8.20.2009

Cookbook Review: Martha Stewart's Baking Handbook

Martha Stewart's Baking Handbook by Martha Stewart
Published November 2005 by Clarkson Potter
ISBN: 9780307236722
List Price: $40.00
416pp

Rating(1 = Worst,
5 = Best)
PresentationIllustrations
Depth of InformationPracticality
ValuePermanent Library
Gift GivingLevel of DifficultyBeginning to Average
Overall





Martha Stewart's Baking HandbookIf you’ve even so much as glanced at any of my previous posts, you may have noticed I have an almost unhealthy obsession with Martha Stewart. Practically everything I do has some reference or relation to Martha. It started first with her show, but virtually exploded when I got her Baking Handbook for Christmas from Dani and Kelli. From the moment I laid hands on it, I felt its awesome power. (Okay, not really. But I was really excited about it.) I knew if I used it wisely, great things would come from it. What I didn’t realize was that in time, it would grow to become my Baking Bible.

When I received the Baking Handbook as a gift, I was still a baby in the baking world. My experience was limited to helping my mom bake chocolate chip cookies, where butter was melted in the microwave, then thrown into a bowl with all the other ingredients at the same time, beaten up with a hand mixer, and dropped with a spoon onto what is actually a griddle rather than a cookie sheet. There was no creaming butter and sugar together. No sifting flour. Heck, there wasn’t even accurate measuring of ingredients! No fancy stand mixers or cookie scoops. In other words, we knew practically nothing about the science of baking. It was only months before the holidays that my mom and I got hooked on watching Martha’s daytime show. I was absolutely fascinated by it. With Martha’s guidance, we started actually cooking real meals, not something from a box, and attempting to master the art of baking (along with a whole lot of crafting). It was a huge deal the day my mom brought home our KitchenAid stand mixer. It was the ugliest color on earth—lemon lime—but she got a great deal on it, so who cares! (And a funny side note: the cashier at the store didn’t understand that the sticker on the box that said Lemon Lime meant that was the color. She thought the mixer itself was somehow scented.) When Christmas rolled around, and Dani and Kelli (who will henceforth be known simply as The Girls. Or individually, Girl 1 for Dani and Girl 2 for Kelli.) gave me the Handbook as a gift, it only fueled the fire of my new obsession. I set off to learn everything I could about baking, from the Domestic Goddess herself.

From identifying general baking equipment and giving instructions on basic techniques, to more refined advice for certain types of baking, such as making pastries, the Baking Handbook hones in on the essential information and passes it along in an unobtrusive way. It is perfect for the beginning baker, and even the average baker can learn something from its helpful tips. Going back through it now, I’ve spotted things I didn’t know that could be helpful down the line, like adding a drop of lemon juice to the sugar water when making caramel to keep from having to brush down the sides. Also, with pictures of just about every recipe, if not all (I’m not really going through all 200 to make sure), it’s hard not to drool on the pages as you’re flipping through. Even if you don’t end up using it often (which you will), its gorgeous photography makes it a beautiful book to simply display.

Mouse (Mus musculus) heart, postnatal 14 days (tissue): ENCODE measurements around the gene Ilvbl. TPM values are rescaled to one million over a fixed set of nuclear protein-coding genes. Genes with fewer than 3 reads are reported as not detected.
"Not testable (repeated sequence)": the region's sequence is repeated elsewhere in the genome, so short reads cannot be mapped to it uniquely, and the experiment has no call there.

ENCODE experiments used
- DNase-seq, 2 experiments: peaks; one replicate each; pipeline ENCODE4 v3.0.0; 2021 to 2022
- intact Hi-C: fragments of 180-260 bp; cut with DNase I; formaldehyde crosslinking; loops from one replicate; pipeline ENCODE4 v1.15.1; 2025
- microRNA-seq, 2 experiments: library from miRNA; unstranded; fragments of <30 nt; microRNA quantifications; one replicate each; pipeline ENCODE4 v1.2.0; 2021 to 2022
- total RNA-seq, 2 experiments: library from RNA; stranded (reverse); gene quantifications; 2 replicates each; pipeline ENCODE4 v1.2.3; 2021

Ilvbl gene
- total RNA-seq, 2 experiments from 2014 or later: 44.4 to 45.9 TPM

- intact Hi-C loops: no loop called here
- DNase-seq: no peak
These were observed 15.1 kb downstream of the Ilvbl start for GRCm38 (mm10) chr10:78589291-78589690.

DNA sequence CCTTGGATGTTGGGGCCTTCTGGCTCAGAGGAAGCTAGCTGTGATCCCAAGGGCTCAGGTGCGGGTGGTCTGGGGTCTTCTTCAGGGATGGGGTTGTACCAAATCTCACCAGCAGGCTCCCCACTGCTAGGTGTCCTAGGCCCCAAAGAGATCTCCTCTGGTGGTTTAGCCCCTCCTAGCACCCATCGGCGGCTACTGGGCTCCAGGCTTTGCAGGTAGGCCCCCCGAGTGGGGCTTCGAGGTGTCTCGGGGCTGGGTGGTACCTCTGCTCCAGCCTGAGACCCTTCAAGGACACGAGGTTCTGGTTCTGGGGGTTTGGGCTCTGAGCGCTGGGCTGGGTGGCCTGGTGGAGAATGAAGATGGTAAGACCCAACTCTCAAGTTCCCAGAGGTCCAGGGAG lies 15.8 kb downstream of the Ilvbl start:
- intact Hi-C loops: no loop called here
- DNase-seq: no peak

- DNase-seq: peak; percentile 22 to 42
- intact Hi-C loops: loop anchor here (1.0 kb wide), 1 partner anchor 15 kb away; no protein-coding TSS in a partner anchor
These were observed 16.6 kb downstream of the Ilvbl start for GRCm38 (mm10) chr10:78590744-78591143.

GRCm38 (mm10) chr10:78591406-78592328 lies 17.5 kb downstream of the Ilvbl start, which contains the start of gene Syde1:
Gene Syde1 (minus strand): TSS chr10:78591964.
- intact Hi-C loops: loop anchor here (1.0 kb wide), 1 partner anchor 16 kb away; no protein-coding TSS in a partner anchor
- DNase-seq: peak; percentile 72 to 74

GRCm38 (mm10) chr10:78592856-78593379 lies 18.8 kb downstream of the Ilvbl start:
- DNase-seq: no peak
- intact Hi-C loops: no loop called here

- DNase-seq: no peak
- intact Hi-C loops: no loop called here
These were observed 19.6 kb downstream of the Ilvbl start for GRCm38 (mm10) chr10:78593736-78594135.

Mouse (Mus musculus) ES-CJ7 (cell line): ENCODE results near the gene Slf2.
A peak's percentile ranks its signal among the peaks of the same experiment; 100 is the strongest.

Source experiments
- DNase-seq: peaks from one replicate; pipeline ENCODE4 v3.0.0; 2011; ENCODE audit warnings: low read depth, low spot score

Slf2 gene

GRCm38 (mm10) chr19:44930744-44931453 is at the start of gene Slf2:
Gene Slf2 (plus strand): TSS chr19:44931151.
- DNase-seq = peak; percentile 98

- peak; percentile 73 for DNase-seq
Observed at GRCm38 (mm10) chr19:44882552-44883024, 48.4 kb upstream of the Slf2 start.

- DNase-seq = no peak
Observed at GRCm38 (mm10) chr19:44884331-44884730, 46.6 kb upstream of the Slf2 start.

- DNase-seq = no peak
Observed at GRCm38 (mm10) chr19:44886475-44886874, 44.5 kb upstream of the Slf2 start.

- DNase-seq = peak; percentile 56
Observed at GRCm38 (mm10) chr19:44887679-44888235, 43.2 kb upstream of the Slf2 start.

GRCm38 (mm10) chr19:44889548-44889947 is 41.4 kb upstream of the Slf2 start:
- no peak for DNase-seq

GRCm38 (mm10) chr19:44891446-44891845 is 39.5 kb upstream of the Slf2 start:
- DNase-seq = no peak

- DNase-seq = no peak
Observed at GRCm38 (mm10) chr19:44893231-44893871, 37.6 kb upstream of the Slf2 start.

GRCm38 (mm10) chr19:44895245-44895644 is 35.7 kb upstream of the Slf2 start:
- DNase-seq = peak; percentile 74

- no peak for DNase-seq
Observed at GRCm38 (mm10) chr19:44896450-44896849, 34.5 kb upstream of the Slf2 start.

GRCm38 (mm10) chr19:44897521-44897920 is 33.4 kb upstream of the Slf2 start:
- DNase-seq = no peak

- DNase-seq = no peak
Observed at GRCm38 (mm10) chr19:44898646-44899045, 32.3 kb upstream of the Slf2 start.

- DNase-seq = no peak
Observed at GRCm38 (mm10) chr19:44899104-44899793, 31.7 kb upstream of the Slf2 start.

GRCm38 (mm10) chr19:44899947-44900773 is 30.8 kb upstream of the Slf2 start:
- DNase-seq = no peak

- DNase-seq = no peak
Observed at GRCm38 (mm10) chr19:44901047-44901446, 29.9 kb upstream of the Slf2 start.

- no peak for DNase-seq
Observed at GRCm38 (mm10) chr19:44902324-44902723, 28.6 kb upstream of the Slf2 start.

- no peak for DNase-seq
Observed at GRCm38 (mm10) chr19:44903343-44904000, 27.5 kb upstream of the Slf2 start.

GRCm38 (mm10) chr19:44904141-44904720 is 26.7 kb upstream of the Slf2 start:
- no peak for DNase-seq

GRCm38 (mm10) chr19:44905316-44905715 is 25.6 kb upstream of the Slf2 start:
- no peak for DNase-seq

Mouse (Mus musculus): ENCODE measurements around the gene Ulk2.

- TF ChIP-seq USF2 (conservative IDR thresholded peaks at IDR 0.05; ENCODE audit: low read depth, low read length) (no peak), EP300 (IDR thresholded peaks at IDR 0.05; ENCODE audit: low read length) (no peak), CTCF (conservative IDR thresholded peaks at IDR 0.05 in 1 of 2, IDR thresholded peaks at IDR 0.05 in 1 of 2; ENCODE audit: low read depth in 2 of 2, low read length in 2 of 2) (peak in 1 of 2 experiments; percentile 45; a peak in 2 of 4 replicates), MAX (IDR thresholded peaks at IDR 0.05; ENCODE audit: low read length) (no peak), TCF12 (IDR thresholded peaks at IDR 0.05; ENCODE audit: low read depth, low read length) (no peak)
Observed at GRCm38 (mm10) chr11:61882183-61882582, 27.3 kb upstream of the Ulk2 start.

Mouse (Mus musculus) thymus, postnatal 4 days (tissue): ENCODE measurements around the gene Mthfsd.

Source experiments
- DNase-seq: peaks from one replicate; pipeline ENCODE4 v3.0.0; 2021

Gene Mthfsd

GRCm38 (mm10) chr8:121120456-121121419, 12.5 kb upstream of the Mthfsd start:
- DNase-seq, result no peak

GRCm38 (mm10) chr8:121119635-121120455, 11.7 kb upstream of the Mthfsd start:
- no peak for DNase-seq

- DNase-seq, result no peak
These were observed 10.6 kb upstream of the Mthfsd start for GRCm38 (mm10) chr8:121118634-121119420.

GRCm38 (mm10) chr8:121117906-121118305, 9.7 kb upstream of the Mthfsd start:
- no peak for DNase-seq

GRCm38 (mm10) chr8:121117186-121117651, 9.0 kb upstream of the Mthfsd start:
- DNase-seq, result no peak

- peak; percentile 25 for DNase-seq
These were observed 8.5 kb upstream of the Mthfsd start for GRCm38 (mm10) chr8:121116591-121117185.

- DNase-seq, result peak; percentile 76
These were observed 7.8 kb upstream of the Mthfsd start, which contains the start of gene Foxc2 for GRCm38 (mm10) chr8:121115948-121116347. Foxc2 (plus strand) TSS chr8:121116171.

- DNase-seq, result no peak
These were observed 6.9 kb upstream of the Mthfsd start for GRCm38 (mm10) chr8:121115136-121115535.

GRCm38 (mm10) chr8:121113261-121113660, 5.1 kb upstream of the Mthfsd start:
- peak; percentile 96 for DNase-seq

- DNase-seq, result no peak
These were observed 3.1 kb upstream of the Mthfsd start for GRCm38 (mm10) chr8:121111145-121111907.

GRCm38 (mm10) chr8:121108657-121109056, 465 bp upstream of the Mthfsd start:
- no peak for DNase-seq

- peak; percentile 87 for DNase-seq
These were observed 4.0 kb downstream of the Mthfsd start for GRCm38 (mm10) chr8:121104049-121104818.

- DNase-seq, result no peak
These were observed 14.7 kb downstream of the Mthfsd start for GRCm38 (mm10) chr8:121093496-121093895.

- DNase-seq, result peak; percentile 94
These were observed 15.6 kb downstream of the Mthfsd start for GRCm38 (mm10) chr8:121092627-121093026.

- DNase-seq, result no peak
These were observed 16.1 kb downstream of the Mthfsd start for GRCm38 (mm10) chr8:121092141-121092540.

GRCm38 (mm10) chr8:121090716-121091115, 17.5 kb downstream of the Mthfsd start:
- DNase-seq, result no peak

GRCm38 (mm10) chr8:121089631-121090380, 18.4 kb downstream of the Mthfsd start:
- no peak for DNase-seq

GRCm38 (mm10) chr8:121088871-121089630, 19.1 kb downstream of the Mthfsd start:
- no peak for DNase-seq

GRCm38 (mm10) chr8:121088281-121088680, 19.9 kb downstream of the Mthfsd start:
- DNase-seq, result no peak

At $40.00, it’s a higher end cookbook, but let me tell you, it’s well worth the investment. There are 200 fantastic recipes in here that are worth every penny. It’s a book I’d definitely suggest to anyone starting out with an interest in becoming a better baker. The recipes are well written and come out fantastic almost every time. I've only made about 10 things so far (*Gasp*! I could have sworn it was more than that! I've still got a lot of work to do!), but all of them have come out pretty well. I have not been let down by anything in this book yet. When you’re just starting out in baking, successful recipes = confident bakers, and Martha’s book helped me learn the fundamental techniques I needed to grow as a baker. Without Martha, you wouldn’t even be reading this review, because there would be no Busty Baker! I don’t think there is a baking cookbook out there right now that I would recommend any more highly than I do this book. Please check it out!

Stand Out Recipes: (This was next to impossible to pick out just a handful of recipes for this list!)
  • Cut Out Sugar Cookies
  • Peanut Butter Sandwich Cookies
  • Devil’s Food Cake with Mint-Chocolate Ganache
  • Summer Fruit Tart with Lavender Syrup
  • Honey Whole Wheat Bread
  • Sugar Buns
  • Profiteroles
  • Lemon-Blueberry Napoleons
  • Spicy Cheese Biscuits
  • Brown Sugar Pound Cake


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2 comments:

Hope said...

Ugh, I want this cookbook. It's perfect for starting my baking empire!

Ingrid said...

That's funny that you just reviewed this cookbook as just yesterday I pulled it off my bookcase to re-read!
~ingrid

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